Rubbing us up the right way
TICKLED Directed by David Farrier and Dylan Reeve. Cert 15A, select sites, 93mins
There’s nothing particularly novel in uncovering a freaky sexual fetish on the internet. Everybody knows that we’re only ever a click away from watching eccentric humans suck custard out of tights or have sex dressed as unicorns.
At first glance, Tickled, a new Oscar-tipped documentary, resembles one of those sexual freakumentaries that occasionally pop up on Channel 4.
It’s much, much weirder than that. David Farrier, a Kiwi TV reporter, happens on a site featuring hours of videos wherein a young man is strapped down and tickled by other young men, all dressed in matching Adidas sports-gear. This activity is dubiously described as a sport – competitive endurance tickling – although tellingly, it doesn’t feature in Rio this summer, and they’ve got handball.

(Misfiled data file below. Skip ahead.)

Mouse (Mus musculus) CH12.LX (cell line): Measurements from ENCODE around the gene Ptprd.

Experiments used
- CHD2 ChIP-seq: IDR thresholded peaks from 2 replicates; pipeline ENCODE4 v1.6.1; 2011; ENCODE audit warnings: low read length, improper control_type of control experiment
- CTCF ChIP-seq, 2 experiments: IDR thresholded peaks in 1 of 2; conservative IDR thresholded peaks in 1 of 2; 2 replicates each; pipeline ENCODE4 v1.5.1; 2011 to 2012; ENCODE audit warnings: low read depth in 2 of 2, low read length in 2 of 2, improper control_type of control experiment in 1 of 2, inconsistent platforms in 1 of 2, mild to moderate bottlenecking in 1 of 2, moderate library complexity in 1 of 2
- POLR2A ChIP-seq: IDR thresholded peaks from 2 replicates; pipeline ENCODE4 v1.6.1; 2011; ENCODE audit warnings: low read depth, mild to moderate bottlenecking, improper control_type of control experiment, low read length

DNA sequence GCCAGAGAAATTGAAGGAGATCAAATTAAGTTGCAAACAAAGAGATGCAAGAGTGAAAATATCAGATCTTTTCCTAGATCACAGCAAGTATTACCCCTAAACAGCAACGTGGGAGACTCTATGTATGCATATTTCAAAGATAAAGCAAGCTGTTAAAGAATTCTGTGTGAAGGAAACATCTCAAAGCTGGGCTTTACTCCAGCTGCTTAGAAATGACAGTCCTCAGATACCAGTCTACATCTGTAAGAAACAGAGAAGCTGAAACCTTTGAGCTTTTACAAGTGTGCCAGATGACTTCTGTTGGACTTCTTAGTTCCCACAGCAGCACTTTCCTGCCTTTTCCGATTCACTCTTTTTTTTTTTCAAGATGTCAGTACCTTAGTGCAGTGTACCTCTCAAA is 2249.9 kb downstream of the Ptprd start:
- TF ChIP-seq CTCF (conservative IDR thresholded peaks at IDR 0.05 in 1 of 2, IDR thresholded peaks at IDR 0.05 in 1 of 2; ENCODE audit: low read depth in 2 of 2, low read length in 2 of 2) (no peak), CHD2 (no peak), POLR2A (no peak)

Farrier’s discovery might have been fodder for a 4Chan meme. But from the moment he attempts to contact Jane O’Brien Media, the production company behind the videos, he is met with a barrage of homophobic slurs and legal threats.
Interest piqued, he and his co-director set out to discover just what on earth is going on. We’ll say no more. But the viewer can look forward to a 20-year history that involves a mysterious heir to a fortune, the White House, the FBI and victims plucked from the MMA circuit.
The mood of the film and investigation shifts from light to menacing but Farrier’s New Zealand brand of cool doubles as a kind of superpower, as he cheerfully sneaks around secret location shoots.
There are important lessons to be learned here – such as don’t trust people offering free hotels and money on the internet. More meaningfully, Tickled offers an anatomy of intimidation that feels particularly relevant for our post-Gamergate times.
As you like it: a competitor gets ready in Tickled